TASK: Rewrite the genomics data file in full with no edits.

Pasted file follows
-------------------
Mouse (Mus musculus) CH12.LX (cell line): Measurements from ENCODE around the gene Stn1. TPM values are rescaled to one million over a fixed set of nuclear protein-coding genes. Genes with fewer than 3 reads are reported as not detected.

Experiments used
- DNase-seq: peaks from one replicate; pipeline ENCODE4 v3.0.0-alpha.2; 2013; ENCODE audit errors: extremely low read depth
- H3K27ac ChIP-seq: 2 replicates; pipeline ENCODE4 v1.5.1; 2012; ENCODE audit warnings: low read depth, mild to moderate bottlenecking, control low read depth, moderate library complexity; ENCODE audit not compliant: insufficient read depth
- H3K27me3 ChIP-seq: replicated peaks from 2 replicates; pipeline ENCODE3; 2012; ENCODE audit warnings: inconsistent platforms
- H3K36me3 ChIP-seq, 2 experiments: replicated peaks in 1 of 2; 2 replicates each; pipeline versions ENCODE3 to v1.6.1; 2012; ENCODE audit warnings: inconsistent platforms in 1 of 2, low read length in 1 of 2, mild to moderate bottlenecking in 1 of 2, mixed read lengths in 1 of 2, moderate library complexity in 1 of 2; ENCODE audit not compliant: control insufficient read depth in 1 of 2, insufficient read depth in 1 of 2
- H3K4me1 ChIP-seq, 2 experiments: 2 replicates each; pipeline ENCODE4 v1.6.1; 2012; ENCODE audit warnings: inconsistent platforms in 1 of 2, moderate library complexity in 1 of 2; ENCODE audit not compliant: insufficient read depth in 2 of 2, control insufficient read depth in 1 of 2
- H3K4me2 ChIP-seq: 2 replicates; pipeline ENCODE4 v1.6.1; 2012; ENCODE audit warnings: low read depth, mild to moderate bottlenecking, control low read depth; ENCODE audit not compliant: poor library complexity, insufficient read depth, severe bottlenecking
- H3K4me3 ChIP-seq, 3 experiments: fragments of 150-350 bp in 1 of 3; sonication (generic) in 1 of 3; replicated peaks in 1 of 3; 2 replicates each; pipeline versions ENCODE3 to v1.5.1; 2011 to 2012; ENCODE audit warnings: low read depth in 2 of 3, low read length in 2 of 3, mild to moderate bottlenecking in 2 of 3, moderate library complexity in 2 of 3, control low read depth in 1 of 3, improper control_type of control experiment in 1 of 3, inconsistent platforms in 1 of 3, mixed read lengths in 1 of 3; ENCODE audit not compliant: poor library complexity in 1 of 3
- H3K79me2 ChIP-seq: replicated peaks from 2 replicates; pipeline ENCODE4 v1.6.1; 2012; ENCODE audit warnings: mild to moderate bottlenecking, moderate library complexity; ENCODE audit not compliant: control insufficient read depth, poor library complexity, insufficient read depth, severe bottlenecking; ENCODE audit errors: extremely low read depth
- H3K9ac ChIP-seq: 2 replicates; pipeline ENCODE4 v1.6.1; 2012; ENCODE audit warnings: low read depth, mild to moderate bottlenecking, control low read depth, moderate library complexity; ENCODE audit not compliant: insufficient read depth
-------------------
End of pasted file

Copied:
Mouse (Mus musculus) CH12.LX (cell line): Measurements from ENCODE around the gene Stn1. TPM values are rescaled to one million over a fixed set of nuclear protein-coding genes. Genes with fewer than 3 reads are reported as not detected.

Experiments used
- DNase-seq: peaks from one replicate; pipeline ENCODE4 v3.0.0-alpha.2; 2013; ENCODE audit errors: extremely low read depth
- H3K27ac ChIP-seq: 2 replicates; pipeline ENCODE4 v1.5.1; 2012; ENCODE audit warnings: low read depth, mild to moderate bottlenecking, control low read depth, moderate library complexity; ENCODE audit not compliant: insufficient read depth
- H3K27me3 ChIP-seq: replicated peaks from 2 replicates; pipeline ENCODE3; 2012; ENCODE audit warnings: inconsistent platforms
- H3K36me3 ChIP-seq, 2 experiments: replicated peaks in 1 of 2; 2 replicates each; pipeline versions ENCODE3 to v1.6.1; 2012; ENCODE audit warnings: inconsistent platforms in 1 of 2, low read length in 1 of 2, mild to moderate bottlenecking in 1 of 2, mixed read lengths in 1 of 2, moderate library complexity in 1 of 2; ENCODE audit not compliant: control insufficient read depth in 1 of 2, insufficient read depth in 1 of 2
- H3K4me1 ChIP-seq, 2 experiments: 2 replicates each; pipeline ENCODE4 v1.6.1; 2012; ENCODE audit warnings: inconsistent platforms in 1 of 2, moderate library complexity in 1 of 2; ENCODE audit not compliant: insufficient read depth in 2 of 2, control insufficient read depth in 1 of 2
- H3K4me2 ChIP-seq: 2 replicates; pipeline ENCODE4 v1.6.1; 2012; ENCODE audit warnings: low read depth, mild to moderate bottlenecking, control low read depth; ENCODE audit not compliant: poor library complexity, insufficient read depth, severe bottlenecking
- H3K4me3 ChIP-seq, 3 experiments: fragments of 150-350 bp in 1 of 3; sonication (generic) in 1 of 3; replicated peaks in 1 of 3; 2 replicates each; pipeline versions ENCODE3 to v1.5.1; 2011 to 2012; ENCODE audit warnings: low read depth in 2 of 3, low read length in 2 of 3, mild to moderate bottlenecking in 2 of 3, moderate library complexity in 2 of 3, control low read depth in 1 of 3, improper control_type of control experiment in 1 of 3, inconsistent platforms in 1 of 3, mixed read lengths in 1 of 3; ENCODE audit not compliant: poor library complexity in 1 of 3
- H3K79me2 ChIP-seq: replicated peaks from 2 replicates; pipeline ENCODE4 v1.6.1; 2012; ENCODE audit warnings: mild to moderate bottlenecking, moderate library complexity; ENCODE audit not compliant: control insufficient read depth, poor library complexity, insufficient read depth, severe bottlenecking; ENCODE audit errors: extremely low read depth
- H3K9ac ChIP-seq: 2 replicates; pipeline ENCODE4 v1.6.1; 2012; ENCODE audit warnings: low read depth, mild to moderate bottlenecking, control low read depth, moderate library complexity; ENCODE audit not compliant: insufficient read depth